who would threaten it". (The
words "tough" and "struggle"
don't sound abstract. But what, in this
context, beyond highly abstract judgements,
could they denote?)
Advertisers use dead-level abstracting to associate
nothing but abstract qualities to brand names
(eg: "Abbey because life's complicated
enough"). The brand names connote abstract
qualities; the ads often denote nothing
factual/specific about the products being sold.
Experience "Coke: the real thing",
not fizzy water with added sugar and chemicals.
("The real thing" doesn't sound
abstract. Don't expect high-level abstractions
to sound abstract).
The person who wrote "the secret of
elite control" (see above) might argue
that a brief definition of "elite"
would clarify his meaning. But definitions operate
at levels of abstraction at least as high as
the terms they define. A dictionary definition
of "dog" says: "carnivorous
quadruped". A bigger dictionary might
add "of canine genus". Look
up "canine", and you get "dog".
Definitions don't help much to clarify high-level
abstractions. Whenever you suspect someone of
stupidising you with words (intentionally or
not), demand specific examples, names/dates,
reports of sensory data, verifiable facts
lower-level abstractions. Then, if necessary,
demand definitions to see if the specifics
fit (by definition) the abstractions.
"High" dead-level abstracting often
entails circular logic. Here's an example (from
a UK alt-media forum):
"Although the Guardian
is ostensibly a truth-loving newspaper, the
reality is that it continually suppresses truth,
as it's essentially part of power, whose main
function is truth-suppression".
Circular reasoning provides nothing but self-confirming
abstractions: "X suppresses truth because
it's part of Y, which suppresses truth".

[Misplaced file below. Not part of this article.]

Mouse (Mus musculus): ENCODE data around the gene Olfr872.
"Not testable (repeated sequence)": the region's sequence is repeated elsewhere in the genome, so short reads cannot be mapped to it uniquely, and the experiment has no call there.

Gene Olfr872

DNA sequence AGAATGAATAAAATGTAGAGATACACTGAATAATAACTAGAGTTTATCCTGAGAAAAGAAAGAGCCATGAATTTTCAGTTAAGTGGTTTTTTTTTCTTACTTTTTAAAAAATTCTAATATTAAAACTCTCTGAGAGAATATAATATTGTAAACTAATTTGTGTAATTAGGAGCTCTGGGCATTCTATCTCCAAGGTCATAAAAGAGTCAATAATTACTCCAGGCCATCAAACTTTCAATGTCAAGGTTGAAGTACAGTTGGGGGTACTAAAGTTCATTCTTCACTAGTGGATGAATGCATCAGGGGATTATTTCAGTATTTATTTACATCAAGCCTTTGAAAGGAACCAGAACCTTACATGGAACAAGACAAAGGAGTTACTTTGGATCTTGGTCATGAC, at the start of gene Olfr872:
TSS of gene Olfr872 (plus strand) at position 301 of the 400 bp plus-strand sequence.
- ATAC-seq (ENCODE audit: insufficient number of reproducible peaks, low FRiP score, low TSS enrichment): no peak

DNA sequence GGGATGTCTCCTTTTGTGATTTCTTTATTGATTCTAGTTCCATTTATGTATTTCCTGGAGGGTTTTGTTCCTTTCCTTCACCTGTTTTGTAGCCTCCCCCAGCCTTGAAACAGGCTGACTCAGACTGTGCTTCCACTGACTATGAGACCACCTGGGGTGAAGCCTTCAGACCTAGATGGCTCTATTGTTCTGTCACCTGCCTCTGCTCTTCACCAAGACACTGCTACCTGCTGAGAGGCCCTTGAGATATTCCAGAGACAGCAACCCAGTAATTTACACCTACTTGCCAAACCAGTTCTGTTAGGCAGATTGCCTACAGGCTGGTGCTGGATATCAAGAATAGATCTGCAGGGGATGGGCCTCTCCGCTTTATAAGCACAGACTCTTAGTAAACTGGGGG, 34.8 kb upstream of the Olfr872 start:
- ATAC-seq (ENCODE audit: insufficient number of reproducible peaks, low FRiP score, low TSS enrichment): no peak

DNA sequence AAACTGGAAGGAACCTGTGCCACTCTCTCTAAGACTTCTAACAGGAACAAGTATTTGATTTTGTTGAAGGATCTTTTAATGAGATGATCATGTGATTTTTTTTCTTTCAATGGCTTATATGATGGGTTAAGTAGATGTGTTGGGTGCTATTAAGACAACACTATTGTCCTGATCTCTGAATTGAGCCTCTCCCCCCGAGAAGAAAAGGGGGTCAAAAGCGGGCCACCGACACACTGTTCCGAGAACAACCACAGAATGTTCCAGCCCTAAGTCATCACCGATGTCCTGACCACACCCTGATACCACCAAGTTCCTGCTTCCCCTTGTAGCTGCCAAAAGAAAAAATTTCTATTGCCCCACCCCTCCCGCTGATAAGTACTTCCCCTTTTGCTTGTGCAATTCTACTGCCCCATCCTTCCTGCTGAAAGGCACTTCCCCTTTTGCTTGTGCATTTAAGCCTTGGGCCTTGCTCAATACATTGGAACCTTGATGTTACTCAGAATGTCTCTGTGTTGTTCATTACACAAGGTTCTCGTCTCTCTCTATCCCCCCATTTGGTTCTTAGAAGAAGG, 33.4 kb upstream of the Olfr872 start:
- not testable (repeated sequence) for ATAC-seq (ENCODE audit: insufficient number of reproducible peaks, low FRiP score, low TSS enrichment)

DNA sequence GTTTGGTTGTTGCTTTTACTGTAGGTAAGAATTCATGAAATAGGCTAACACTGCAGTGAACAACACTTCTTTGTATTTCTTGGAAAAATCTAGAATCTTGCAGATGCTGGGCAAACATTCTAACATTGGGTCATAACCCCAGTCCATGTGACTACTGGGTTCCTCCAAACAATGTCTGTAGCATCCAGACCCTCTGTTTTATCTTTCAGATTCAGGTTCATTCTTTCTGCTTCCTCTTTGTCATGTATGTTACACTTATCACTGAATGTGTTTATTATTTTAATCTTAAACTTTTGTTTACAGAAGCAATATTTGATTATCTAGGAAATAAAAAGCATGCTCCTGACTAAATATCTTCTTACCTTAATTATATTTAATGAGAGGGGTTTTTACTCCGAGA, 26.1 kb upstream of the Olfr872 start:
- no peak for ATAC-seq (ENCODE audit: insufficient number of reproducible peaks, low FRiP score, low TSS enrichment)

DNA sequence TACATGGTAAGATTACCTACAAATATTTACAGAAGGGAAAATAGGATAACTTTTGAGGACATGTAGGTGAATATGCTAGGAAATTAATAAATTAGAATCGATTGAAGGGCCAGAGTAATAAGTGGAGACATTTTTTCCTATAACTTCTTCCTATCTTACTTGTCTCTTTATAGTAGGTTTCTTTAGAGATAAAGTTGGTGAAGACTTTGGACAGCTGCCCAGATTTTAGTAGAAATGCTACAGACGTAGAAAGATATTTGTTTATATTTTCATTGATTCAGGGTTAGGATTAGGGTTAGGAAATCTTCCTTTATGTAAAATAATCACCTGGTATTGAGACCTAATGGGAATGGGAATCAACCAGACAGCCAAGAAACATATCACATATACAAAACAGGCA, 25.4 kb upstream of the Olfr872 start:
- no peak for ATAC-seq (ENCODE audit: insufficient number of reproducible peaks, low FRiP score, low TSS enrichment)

And how do we know that X is part of Y? "Er
because X suppresses truth". (Some
good examples of circular reasoning in classical
economic theory are given in an extract from
The Tyranny of Words
by Stuart Chase).
Connotations and weak inferences
The term "conspiracy theory" doesn't
denote crackpot theories. It merely has
the connotation of "crackpot" to those
who infer that only crackpots have theories
We can take the connotations/inferences further.
George Bush theorised about a secret plot between
Osama Bin Laden and Saddam Hussein. Some might
call that a "conspiracy theory"
(a theory about a conspiracy). But since the
media assures us that Bush is no crackpot, we
can infer that what took place between Osama
and Saddam was no "conspiracy" (it
was merely a "plot to attack America"
not half as wacko a claim, you see).
See how far you can get with connotations,
inferences and circular reasoning? You can spin
out whole newspaper columns even books
just by building one inference on top
of another. And if you cleverly add in some
"high" dead-level abstracting, nobody
can refute you with verifiable facts
because your claims operate at a level of abstraction
above mere facts. Welcome to the rewarding world
of stupidising PR, political speech-writing
and media punditry.